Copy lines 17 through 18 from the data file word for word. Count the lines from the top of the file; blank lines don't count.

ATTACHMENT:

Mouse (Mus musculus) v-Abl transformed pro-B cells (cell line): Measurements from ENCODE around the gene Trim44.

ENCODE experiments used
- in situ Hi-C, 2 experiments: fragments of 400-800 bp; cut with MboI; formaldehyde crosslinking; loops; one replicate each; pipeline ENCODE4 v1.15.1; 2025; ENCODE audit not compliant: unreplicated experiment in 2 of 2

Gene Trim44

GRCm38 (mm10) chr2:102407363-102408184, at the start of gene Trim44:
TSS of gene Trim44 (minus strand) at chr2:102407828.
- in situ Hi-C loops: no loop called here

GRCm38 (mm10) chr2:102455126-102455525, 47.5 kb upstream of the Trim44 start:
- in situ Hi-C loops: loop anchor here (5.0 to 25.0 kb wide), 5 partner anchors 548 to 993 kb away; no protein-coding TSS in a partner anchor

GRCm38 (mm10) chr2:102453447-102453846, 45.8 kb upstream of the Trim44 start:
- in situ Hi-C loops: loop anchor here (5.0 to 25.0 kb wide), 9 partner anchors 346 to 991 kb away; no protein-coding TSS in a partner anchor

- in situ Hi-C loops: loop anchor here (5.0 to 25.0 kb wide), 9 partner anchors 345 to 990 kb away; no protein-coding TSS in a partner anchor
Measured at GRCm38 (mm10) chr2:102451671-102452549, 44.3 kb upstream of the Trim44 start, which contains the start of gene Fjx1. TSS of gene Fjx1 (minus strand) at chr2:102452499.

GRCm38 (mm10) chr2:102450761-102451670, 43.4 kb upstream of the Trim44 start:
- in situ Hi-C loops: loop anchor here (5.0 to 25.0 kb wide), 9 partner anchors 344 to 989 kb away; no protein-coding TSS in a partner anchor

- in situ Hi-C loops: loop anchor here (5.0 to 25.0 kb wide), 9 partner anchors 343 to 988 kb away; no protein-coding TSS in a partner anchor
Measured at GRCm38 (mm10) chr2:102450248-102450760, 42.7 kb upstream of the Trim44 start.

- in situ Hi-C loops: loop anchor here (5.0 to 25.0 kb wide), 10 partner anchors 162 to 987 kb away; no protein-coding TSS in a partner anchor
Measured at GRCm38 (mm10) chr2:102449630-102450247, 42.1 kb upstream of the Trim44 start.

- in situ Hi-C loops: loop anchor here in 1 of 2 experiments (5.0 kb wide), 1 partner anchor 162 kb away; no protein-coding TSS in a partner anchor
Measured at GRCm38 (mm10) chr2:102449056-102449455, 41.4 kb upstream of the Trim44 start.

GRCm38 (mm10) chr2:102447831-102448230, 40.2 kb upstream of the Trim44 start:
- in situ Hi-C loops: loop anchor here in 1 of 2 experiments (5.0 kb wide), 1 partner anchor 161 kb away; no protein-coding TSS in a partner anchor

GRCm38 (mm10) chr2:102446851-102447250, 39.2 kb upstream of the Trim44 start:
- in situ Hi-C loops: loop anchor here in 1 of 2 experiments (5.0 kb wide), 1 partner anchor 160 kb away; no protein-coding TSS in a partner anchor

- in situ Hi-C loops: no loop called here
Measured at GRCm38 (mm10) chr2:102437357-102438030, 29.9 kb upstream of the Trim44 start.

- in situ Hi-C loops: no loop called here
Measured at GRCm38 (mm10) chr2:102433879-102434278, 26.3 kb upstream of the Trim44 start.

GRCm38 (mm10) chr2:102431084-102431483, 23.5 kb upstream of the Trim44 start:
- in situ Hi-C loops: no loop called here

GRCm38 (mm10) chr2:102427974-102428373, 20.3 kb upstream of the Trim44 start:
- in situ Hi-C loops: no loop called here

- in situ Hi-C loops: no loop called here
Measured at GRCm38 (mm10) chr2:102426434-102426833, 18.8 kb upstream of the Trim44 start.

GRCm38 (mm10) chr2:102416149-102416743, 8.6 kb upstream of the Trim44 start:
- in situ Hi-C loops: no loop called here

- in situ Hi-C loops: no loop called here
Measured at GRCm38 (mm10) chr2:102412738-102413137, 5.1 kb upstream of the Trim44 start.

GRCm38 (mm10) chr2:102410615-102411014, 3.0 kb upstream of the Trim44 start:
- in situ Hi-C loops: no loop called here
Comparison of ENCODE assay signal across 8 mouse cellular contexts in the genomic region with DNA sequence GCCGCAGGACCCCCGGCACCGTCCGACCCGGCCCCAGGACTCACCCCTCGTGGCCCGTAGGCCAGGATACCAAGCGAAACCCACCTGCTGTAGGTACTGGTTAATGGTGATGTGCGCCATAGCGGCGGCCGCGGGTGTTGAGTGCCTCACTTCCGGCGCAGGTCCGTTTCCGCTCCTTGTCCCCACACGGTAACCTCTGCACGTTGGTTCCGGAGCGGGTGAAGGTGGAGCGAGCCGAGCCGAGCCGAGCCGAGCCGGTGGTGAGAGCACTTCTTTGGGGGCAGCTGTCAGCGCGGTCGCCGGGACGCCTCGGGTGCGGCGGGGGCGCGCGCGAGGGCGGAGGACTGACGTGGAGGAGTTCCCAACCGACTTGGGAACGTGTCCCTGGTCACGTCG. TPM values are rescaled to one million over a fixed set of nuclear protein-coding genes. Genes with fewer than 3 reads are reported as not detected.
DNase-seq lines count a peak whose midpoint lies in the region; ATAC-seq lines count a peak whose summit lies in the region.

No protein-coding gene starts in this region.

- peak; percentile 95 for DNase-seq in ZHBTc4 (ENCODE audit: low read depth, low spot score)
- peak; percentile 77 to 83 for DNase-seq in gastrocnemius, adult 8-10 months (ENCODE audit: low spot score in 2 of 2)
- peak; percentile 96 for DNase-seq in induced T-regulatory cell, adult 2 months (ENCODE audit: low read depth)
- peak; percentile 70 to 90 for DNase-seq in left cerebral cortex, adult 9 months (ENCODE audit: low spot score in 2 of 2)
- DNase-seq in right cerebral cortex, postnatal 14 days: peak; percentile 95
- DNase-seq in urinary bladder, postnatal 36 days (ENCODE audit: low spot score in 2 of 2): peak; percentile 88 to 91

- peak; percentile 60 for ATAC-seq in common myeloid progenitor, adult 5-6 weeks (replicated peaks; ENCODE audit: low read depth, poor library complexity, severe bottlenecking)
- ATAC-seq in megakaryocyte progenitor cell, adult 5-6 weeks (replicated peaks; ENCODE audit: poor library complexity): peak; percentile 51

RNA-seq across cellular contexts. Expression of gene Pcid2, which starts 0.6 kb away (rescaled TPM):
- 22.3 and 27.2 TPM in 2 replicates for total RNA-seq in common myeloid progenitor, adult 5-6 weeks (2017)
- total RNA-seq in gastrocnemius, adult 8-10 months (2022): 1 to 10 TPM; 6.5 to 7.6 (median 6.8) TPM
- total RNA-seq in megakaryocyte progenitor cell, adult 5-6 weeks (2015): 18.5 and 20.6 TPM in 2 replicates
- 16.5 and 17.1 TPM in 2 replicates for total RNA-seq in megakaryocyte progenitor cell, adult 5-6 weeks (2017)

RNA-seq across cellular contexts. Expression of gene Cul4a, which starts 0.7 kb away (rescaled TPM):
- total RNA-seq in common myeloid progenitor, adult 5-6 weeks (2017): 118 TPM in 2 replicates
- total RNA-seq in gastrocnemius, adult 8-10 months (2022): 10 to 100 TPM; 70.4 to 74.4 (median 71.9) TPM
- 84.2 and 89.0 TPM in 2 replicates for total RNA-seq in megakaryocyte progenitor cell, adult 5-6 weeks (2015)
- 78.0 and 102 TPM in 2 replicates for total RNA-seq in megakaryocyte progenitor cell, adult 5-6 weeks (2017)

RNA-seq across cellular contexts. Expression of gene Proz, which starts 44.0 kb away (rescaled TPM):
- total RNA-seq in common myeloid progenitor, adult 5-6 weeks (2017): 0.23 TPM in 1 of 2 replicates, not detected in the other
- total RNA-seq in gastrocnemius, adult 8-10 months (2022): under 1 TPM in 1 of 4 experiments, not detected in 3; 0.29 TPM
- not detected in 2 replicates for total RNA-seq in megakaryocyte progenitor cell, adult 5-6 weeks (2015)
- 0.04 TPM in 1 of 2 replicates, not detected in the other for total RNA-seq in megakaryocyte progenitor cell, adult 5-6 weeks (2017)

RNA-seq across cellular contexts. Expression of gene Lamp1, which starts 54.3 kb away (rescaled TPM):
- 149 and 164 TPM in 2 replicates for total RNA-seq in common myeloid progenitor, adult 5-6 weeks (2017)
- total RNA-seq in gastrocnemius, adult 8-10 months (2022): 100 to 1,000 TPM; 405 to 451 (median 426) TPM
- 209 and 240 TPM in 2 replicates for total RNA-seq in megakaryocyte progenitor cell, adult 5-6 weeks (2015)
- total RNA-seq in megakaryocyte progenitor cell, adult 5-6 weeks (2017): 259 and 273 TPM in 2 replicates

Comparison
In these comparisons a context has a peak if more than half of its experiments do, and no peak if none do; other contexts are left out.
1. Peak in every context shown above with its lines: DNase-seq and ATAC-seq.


Measured at GRCm38 (mm10) chr2:102450248-102450760, 42.7 kb upstream of the Trim44 start.

- in situ Hi-C loops: loop anchor here (5.0 to 25.0 kb wide), 10 partner anchors 162 to 987 kb away; no protein-coding TSS in a partner anchor